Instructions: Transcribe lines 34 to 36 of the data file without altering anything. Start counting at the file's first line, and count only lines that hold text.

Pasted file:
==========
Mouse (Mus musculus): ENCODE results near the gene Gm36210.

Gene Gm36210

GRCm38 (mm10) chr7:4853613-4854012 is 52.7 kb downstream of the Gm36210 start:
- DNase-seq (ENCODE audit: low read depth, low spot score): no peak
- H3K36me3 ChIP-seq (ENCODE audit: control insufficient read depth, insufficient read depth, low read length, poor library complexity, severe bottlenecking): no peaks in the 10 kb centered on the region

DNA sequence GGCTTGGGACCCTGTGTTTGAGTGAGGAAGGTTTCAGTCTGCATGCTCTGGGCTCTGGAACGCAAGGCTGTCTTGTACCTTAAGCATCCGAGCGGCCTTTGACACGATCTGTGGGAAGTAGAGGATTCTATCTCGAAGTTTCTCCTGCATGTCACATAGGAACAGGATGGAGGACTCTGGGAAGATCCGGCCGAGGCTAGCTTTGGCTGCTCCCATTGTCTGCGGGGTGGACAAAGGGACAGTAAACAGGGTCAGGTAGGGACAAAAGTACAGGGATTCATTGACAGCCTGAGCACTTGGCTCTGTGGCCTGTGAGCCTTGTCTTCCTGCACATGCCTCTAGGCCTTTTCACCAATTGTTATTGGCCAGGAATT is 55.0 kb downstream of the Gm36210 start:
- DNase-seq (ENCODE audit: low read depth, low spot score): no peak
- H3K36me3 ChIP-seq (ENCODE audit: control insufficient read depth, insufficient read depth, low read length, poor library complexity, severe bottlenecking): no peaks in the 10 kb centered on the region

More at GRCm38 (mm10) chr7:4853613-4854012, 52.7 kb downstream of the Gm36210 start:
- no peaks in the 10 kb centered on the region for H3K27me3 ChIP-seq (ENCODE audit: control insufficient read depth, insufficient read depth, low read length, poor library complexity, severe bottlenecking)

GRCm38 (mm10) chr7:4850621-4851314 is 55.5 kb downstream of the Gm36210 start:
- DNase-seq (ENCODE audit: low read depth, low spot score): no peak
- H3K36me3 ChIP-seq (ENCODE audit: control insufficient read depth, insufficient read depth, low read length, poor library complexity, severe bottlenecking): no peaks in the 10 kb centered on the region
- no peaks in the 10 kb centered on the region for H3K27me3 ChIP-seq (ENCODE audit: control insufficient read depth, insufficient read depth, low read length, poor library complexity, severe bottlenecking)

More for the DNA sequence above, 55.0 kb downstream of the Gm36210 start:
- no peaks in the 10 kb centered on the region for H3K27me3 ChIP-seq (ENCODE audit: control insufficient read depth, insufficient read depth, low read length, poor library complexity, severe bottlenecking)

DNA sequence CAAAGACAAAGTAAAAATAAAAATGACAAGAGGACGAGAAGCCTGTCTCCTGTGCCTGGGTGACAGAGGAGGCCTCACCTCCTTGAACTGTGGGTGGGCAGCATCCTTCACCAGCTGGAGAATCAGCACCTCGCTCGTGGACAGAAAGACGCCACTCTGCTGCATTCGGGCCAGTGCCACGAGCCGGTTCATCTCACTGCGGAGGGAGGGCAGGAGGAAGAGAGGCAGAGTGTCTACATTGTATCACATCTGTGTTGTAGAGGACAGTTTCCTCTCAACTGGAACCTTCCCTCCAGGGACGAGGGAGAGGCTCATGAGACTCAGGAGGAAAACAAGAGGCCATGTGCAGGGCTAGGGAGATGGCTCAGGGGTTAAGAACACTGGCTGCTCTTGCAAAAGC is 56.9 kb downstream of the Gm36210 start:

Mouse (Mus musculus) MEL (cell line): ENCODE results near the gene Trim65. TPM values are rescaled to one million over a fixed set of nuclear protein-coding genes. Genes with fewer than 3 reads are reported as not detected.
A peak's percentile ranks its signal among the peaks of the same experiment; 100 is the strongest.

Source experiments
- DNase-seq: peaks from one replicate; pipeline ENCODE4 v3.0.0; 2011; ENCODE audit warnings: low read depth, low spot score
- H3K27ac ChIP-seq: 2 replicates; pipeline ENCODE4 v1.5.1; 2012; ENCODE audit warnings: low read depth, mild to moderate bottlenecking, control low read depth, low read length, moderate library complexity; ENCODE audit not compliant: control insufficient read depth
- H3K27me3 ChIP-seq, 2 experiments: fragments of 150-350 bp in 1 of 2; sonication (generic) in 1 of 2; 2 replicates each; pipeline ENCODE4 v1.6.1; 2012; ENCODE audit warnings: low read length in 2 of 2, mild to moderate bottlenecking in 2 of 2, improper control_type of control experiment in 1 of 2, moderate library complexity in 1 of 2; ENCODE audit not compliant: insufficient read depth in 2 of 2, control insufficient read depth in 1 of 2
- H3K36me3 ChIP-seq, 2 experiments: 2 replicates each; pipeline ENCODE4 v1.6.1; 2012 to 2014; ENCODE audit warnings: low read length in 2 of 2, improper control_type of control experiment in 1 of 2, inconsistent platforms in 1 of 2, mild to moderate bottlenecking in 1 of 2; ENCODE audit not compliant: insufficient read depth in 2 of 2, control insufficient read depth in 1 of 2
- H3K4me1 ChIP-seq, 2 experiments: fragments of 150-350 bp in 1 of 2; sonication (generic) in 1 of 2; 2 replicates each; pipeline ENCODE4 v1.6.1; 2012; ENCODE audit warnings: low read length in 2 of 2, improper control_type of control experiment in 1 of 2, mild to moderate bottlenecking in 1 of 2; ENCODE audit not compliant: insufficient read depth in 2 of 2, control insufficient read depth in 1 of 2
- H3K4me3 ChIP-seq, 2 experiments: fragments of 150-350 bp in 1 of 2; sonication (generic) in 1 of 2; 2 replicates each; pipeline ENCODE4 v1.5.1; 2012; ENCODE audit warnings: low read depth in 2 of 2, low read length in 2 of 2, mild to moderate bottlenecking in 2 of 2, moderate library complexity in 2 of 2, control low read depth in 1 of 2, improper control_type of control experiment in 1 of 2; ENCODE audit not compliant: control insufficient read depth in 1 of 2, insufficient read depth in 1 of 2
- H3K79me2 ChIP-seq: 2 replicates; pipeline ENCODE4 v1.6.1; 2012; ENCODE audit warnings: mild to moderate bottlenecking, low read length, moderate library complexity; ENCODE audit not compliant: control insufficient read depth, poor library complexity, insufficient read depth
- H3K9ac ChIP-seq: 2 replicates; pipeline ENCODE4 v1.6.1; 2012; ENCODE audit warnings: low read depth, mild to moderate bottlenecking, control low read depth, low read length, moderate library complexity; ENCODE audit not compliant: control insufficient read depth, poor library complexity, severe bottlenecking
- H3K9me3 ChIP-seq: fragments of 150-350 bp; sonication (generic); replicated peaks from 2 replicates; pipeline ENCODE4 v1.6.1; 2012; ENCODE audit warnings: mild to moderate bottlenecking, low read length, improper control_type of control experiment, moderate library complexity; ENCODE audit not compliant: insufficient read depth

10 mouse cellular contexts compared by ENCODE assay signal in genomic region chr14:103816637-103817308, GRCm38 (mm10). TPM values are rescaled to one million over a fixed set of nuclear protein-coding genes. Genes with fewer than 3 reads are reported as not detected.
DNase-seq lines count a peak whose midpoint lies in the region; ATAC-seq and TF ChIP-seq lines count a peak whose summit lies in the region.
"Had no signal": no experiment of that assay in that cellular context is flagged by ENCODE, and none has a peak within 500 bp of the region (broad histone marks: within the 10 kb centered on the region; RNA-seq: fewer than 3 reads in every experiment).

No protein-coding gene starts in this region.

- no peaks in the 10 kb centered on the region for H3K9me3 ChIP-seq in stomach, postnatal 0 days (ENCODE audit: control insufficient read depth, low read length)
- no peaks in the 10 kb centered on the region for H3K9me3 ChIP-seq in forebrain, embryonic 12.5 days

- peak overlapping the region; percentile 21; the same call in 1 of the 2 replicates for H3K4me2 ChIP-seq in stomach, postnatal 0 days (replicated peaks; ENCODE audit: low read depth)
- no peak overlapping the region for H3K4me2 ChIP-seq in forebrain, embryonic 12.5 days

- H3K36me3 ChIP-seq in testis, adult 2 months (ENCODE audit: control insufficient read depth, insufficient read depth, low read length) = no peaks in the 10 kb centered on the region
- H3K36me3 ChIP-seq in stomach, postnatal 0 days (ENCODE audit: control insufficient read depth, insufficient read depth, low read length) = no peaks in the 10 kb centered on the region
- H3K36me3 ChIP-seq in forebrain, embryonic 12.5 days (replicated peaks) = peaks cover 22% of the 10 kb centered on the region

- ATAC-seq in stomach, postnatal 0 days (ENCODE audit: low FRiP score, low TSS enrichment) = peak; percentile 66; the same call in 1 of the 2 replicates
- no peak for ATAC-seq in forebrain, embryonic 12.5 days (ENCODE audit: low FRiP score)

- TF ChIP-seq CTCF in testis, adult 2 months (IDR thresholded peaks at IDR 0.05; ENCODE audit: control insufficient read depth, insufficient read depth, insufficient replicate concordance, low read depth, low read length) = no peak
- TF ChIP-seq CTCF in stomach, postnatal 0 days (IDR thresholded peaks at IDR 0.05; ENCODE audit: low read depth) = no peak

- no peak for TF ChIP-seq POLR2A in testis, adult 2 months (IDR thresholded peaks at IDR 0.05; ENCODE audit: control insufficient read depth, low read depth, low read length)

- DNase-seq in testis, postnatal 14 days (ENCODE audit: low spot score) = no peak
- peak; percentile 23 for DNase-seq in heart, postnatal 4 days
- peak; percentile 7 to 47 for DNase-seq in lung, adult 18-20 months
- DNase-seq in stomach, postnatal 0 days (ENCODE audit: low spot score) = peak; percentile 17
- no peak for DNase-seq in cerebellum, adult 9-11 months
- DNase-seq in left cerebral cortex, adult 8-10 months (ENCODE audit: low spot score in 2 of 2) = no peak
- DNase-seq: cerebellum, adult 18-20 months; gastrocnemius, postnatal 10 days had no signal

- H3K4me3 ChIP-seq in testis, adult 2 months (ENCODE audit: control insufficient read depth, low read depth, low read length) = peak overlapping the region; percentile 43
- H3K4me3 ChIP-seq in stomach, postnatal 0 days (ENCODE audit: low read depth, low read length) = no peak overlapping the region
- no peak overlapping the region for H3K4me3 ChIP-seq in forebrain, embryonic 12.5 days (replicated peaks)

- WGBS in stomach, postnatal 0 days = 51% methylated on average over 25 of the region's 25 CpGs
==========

- no peaks in the 10 kb centered on the region for H3K9me3 ChIP-seq in stomach, postnatal 0 days (ENCODE audit: control insufficient read depth, low read length)
- no peaks in the 10 kb centered on the region for H3K9me3 ChIP-seq in forebrain, embryonic 12.5 days

- peak overlapping the region; percentile 21; the same call in 1 of the 2 replicates for H3K4me2 ChIP-seq in stomach, postnatal 0 days (replicated peaks; ENCODE audit: low read depth)